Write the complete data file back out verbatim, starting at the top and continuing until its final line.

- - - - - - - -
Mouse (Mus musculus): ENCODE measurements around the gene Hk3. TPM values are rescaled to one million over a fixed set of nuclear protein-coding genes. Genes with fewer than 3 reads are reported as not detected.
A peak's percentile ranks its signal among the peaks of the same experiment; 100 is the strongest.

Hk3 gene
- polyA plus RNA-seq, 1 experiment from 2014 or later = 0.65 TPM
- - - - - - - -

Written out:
Mouse (Mus musculus): ENCODE measurements around the gene Hk3. TPM values are rescaled to one million over a fixed set of nuclear protein-coding genes. Genes with fewer than 3 reads are reported as not detected.
A peak's percentile ranks its signal among the peaks of the same experiment; 100 is the strongest.

Hk3 gene
- polyA plus RNA-seq, 1 experiment from 2014 or later = 0.65 TPM